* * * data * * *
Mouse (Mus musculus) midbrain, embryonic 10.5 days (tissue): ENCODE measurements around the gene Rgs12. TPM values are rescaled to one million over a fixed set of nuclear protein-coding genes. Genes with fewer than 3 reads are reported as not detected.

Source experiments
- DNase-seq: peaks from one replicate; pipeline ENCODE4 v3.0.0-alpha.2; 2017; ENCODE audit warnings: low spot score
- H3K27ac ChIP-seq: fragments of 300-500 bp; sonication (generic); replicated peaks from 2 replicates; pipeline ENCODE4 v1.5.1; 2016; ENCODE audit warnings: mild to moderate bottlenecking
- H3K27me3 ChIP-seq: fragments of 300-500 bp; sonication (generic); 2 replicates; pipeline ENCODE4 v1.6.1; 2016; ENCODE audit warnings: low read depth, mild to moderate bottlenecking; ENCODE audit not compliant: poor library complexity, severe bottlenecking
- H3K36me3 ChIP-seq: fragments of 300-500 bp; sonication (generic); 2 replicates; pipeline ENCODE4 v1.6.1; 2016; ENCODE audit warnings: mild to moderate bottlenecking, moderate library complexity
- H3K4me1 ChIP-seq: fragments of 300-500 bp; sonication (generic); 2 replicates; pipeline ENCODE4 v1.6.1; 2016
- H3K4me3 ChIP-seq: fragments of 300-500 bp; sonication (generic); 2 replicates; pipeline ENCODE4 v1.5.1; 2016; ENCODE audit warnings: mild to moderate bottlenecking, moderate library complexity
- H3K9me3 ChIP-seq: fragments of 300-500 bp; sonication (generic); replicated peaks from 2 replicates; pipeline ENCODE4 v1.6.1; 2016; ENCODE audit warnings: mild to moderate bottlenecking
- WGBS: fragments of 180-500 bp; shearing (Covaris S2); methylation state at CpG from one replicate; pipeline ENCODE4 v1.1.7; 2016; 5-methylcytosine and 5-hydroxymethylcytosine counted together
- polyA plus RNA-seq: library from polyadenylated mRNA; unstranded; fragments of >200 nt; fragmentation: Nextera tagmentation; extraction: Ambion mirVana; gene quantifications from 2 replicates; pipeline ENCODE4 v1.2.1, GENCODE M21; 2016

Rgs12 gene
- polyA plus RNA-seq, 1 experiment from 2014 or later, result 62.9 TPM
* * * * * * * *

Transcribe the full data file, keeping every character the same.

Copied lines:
Mouse (Mus musculus) midbrain, embryonic 10.5 days (tissue): ENCODE measurements around the gene Rgs12. TPM values are rescaled to one million over a fixed set of nuclear protein-coding genes. Genes with fewer than 3 reads are reported as not detected.

Source experiments
- DNase-seq: peaks from one replicate; pipeline ENCODE4 v3.0.0-alpha.2; 2017; ENCODE audit warnings: low spot score
- H3K27ac ChIP-seq: fragments of 300-500 bp; sonication (generic); replicated peaks from 2 replicates; pipeline ENCODE4 v1.5.1; 2016; ENCODE audit warnings: mild to moderate bottlenecking
- H3K27me3 ChIP-seq: fragments of 300-500 bp; sonication (generic); 2 replicates; pipeline ENCODE4 v1.6.1; 2016; ENCODE audit warnings: low read depth, mild to moderate bottlenecking; ENCODE audit not compliant: poor library complexity, severe bottlenecking
- H3K36me3 ChIP-seq: fragments of 300-500 bp; sonication (generic); 2 replicates; pipeline ENCODE4 v1.6.1; 2016; ENCODE audit warnings: mild to moderate bottlenecking, moderate library complexity
- H3K4me1 ChIP-seq: fragments of 300-500 bp; sonication (generic); 2 replicates; pipeline ENCODE4 v1.6.1; 2016
- H3K4me3 ChIP-seq: fragments of 300-500 bp; sonication (generic); 2 replicates; pipeline ENCODE4 v1.5.1; 2016; ENCODE audit warnings: mild to moderate bottlenecking, moderate library complexity
- H3K9me3 ChIP-seq: fragments of 300-500 bp; sonication (generic); replicated peaks from 2 replicates; pipeline ENCODE4 v1.6.1; 2016; ENCODE audit warnings: mild to moderate bottlenecking
- WGBS: fragments of 180-500 bp; shearing (Covaris S2); methylation state at CpG from one replicate; pipeline ENCODE4 v1.1.7; 2016; 5-methylcytosine and 5-hydroxymethylcytosine counted together
- polyA plus RNA-seq: library from polyadenylated mRNA; unstranded; fragments of >200 nt; fragmentation: Nextera tagmentation; extraction: Ambion mirVana; gene quantifications from 2 replicates; pipeline ENCODE4 v1.2.1, GENCODE M21; 2016

Rgs12 gene
- polyA plus RNA-seq, 1 experiment from 2014 or later, result 62.9 TPM